3. Tank production plants and depots / ordnance depots
  4. Motor Transport production plants and depots

The squadron’s monthly summary shows: September was a busy month involving a considerable number of small calls for marking aiming points chiefly in the Calais – Le Havre area. Although the number of sorties flown and tonnage of bombs dropped is lower than might have been expected, the squadron participated in a considerable number of attacks. Several daylight attacks were made on oil targets in the Ruhr on which the only losses were incurred. Weather generally was only fair and considerably reduced the effectiveness of some attacks.

No. 35 Squadron was requested to prepare and dispatch aircraft and crews for the following operations:

  • 03/09/1944 Gilze Rijen
  • 05/09/1944 Le Havre
  • 06/09/1944 Emden
  • 06/09/1944 Le Havre
  • 08/09/1944 Le Havre
  • 09/09/1944 Le Havre
  • 10/09/1944 Le Havre
  • 10/09/1944 Le Havre (Alvis”1″)
  • 11/09/1944 Gelsenkirchen
  • 11/09/1944 Le Havre
  • 11/09/1944 Le Havre-Cadillac 1
  • 11/09/1944 Le Havre-Cadillac 2
  • 12/09/1944 Dortmund
  • 12/09/1944 Frankfurt
  • 12/09/1944 Wanne-Eickel
  • 13/09/1944 Osnabruck
  • 15/09/1944 Kiel
  • 17/09/1944 Boulogne
  • 17/09/1944 Boulogne, AP5, AP3, AP2, AP4
  • 17/09/1944 Westkapelle
  • 20/09/1944 Calais
  • 23/09/1944 Neuss
  • 24/09/1944 Calais
  • 25/09/1944 Calais
  • 26/09/1944 Calais-various aiming points
  • 27/09/1944 Bottrop
  • 27/09/1944 Calais
  • 28/09/1944 Calais
  • 28/09/1944 Calais-various aiming points
  • 30/09/1944 Bottrop

Aircraft losses and incidents were as follows:

Target Photo (20/09/1944 Calais)

October 1944

In October, a letter was sent to Bomber Command outlining the plans for a special operation aimed at “bringing home to the enemy a realisation of this overwhelming superiority and the futility of continued resistance”

Operations “Hurricane I” and “Hurricane II” were aimed at applying within the shortest period of time the maximum effort of the RAF and VIIIth US Bomber Command against objectives in the Ruhr area

The squadron’s monthly summary shows: Although the number of operations are slightly down, the number of sorties are up on last month. Several big attacks have been made on targets in the Ruhr which included two on Essen, five on Cologne and one on Duisburg. Daylight attacks included two on Fort Frederik Henrik and two on gun positions on Walcheren Island. Essen and Cologne were also attacked in daylight.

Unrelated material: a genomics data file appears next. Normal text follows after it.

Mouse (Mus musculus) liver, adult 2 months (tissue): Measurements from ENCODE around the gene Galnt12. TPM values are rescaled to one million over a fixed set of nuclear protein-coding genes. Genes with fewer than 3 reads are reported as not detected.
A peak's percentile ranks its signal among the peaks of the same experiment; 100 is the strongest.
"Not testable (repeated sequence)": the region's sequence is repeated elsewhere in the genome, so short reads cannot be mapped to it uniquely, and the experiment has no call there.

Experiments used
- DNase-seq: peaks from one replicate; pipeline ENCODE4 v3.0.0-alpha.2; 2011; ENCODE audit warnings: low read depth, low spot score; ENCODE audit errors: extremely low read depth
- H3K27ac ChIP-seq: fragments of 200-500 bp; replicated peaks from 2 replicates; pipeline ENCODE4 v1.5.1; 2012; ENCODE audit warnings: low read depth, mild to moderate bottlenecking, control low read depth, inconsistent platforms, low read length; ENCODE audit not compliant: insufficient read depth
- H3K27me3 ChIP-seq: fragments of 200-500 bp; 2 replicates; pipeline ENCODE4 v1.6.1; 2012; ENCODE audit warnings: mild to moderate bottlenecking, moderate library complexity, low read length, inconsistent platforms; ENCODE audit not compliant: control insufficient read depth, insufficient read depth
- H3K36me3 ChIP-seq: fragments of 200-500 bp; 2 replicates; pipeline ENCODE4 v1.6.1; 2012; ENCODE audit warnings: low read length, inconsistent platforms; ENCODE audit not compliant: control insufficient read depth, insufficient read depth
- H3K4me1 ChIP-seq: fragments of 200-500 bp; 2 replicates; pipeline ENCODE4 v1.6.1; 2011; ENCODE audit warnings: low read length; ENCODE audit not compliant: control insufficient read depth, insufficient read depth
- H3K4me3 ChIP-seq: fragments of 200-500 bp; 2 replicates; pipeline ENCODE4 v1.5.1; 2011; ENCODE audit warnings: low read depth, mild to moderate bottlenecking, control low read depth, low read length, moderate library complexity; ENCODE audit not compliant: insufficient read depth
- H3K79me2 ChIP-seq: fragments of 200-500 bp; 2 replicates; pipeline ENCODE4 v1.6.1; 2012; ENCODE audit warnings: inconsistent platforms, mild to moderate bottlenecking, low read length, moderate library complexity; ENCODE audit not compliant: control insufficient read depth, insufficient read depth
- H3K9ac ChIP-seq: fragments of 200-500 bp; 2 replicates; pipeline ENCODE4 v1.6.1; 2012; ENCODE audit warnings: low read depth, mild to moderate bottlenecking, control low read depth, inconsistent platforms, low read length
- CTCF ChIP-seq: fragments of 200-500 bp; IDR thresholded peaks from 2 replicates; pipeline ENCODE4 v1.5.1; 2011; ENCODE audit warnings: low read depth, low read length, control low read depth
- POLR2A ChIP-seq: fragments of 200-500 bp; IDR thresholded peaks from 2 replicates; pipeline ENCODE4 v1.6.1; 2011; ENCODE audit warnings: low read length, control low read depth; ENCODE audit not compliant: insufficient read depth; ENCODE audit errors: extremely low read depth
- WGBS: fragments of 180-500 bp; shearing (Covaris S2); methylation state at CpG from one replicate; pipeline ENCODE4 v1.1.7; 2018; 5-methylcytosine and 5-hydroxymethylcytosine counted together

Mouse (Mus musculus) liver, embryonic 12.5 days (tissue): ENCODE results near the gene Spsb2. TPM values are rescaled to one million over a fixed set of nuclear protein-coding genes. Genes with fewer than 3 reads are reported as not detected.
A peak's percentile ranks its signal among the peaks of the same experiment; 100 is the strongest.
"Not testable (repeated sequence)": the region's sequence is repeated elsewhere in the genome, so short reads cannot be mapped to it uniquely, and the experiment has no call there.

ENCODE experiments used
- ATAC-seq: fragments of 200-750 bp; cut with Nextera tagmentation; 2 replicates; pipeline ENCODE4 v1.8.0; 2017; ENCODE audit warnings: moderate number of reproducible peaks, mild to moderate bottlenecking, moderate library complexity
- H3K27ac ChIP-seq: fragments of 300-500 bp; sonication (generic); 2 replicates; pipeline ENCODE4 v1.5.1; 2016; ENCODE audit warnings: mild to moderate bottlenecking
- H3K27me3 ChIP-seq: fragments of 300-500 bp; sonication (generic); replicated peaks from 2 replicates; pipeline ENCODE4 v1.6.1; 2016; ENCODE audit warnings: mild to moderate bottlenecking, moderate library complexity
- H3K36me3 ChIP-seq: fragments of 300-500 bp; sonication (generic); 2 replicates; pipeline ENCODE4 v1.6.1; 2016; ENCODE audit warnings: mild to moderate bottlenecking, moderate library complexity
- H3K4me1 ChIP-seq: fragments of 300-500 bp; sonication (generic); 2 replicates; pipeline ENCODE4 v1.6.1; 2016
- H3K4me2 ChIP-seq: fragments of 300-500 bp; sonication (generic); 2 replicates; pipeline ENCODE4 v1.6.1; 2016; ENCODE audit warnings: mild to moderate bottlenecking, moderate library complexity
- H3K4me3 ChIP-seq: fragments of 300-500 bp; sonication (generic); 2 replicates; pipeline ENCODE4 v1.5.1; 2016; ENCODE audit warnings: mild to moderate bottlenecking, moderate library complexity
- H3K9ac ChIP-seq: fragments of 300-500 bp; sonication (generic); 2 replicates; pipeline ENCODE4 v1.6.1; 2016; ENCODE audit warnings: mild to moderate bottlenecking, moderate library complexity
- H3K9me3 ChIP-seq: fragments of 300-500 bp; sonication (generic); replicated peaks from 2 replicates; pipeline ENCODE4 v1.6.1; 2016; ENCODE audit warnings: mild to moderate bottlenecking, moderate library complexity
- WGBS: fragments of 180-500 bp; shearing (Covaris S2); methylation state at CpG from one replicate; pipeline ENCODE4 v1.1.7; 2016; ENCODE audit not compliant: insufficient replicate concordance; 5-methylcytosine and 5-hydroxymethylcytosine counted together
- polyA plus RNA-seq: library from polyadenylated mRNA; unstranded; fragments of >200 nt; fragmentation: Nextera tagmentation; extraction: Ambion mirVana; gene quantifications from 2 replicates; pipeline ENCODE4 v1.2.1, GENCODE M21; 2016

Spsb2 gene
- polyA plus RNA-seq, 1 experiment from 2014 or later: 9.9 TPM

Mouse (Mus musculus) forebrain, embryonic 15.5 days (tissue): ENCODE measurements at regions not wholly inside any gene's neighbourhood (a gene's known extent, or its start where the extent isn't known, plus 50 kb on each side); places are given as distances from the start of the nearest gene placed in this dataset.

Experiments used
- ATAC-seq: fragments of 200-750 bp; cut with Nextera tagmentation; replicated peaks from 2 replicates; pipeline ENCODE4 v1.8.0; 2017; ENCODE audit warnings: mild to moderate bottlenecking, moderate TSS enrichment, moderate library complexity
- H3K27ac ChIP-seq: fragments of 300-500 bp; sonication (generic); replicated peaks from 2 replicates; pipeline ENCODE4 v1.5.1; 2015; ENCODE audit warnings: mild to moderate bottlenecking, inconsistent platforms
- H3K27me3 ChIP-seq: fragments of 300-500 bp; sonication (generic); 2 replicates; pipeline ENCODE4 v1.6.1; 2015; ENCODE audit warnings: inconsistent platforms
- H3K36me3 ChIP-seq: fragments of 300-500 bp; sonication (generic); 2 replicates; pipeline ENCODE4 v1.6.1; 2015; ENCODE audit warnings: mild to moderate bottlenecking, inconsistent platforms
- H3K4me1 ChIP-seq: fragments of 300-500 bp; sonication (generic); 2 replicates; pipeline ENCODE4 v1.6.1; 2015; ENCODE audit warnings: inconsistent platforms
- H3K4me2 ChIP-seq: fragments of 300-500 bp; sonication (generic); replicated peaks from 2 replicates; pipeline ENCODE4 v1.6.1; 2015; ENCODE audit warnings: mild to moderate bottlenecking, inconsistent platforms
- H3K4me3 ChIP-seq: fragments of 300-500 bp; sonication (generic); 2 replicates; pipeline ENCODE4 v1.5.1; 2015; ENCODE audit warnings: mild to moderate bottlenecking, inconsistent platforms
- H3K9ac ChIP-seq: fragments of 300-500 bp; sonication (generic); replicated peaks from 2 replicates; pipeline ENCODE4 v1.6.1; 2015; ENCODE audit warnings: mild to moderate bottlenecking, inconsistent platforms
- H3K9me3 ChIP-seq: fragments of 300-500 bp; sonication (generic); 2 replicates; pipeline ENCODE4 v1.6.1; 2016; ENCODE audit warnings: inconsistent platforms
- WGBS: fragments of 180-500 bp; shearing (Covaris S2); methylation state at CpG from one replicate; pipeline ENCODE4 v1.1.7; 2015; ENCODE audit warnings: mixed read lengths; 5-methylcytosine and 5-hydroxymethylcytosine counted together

No. 35 Squadron was requested to prepare and dispatch aircraft and crews for the following operations:

  • 05/10/1944 Saarbrucken
  • 06/10/1944 Dortmund
  • 06/10/1944 Sterkrade
  • 11/10/1944 Fort Frederik Hendrik
  • 12/10/1944 Fort Frederik Hendrik
  • 12/10/1944 Wanne-Eickel
  • 14/10/1944 Duisberg [1]
  • 14/10/1944 Duisberg [2]
  • 15/10/1944 Wilhelmshaven
  • 19/10/1944 Stuttgart
  • 21/10/1944 Hanover
  • 23/10/1944 Essen
  • 25/10/1944 Essen
  • 28/10/1944 Cologne
  • 28/10/1944 Walcheren
  • 29/10/1944 Walcheren
  • 30/10/1944 Cologne
  • 31/10/1944 Cologne

Aircraft losses and incidents were as follows:

Target Photo Sterkrade 6th October 1944 [Courtesy of Graham Briggs]

November 1944

he 1st November 1944 directive issued to Bomber Command reiterated that the overall mission was “the progressive destruction and dislocation of the German military, industrial and economic system and the direct support of land and naval forces”.

However, tank production plants and depots / ordnance depots and motor transport production plants and depots were removed from the list of priorities so that maximum resources could be applied to the petroleum industry and the German rail and waterborne transportation systems.

The squadron’s monthly summary shows: A slightly heavier tonnage of bombs was dropped this month than was the case in October, though the number of both operations and sorties was less. In support of the Army’s drive on the Ruhr, several attacks were made on rail and transportation centres in that area. Towards the end of the month, OBOE Lancasters operated for the first time from this squadron.

No. 35 Squadron was requested to prepare and dispatch aircraft and crews for the following operations:

  • 01/11/1944 Oberhausen
  • 02/11/1944 Dusseldorf
  • 04/11/1944 Bochum
  • 06/11/1944 Gelsenkirchen
  • 16/11/1944 Duren
  • 18/11/1944 Munster
  • 18/11/1944 Wanne-Eickel
  • 20/11/1944 Koblenz
  • 21/11/1944 Aschaffenburg
  • 21/11/1944 Sterkrade
  • 21/11/1944 Wesel
  • 21/11/1944 Worms
  • 27/11/1944 Freiburg
  • 27/11/1944 Neuss
  • 29/11/1944 Dortmund

Aircraft losses and incidents were as follows:

Extract from WJ Phillips Flying Log Book [Courtesy of Lisa Phillips]

December 1944

The squadron’s monthly summary shows: Operations were considerably hampered by bad weather particularly after the middle of the month when long periods of fog were experienced. Attacks were directed mainly against strategic targets in the Ruhr area but also included the more distant ones of Leuna, Nuremberg and Ulm. Close support attacks to aid our troops in the Ardennes battle necessitated operating in very bad weather and 3 aircraft were lost in this period.

No. 35 Squadron was requested to prepare and dispatch aircraft and crews for the following operations:

  • 04/12/1944 Urft Dam
  • 05/12/1944 Soest
  • 06/12/1944 Merseburg (Leuna)
  • 12/12/1944 Essen
  • 15/12/1944 Ludwigshafen
  • 17/12/1944 Duisburg
  • 17/12/1944 Ulm
  • 21/12/1944 Cologne
  • 22/12/1944 Koblenz
  • 23/12/1944 Cologne (Daylight Raid)
  • 24/12/1944 Cologne (Daylight Raid)
  • 26/12/1944 St.Vith
  • 27/12/1944 Rheydt
  • 28/12/1944 Bonn
  • 30/12/1944 Gelsenkirchen

Aircraft losses and incidents were as follows:

Target Photo (23/12/1944 Cologne)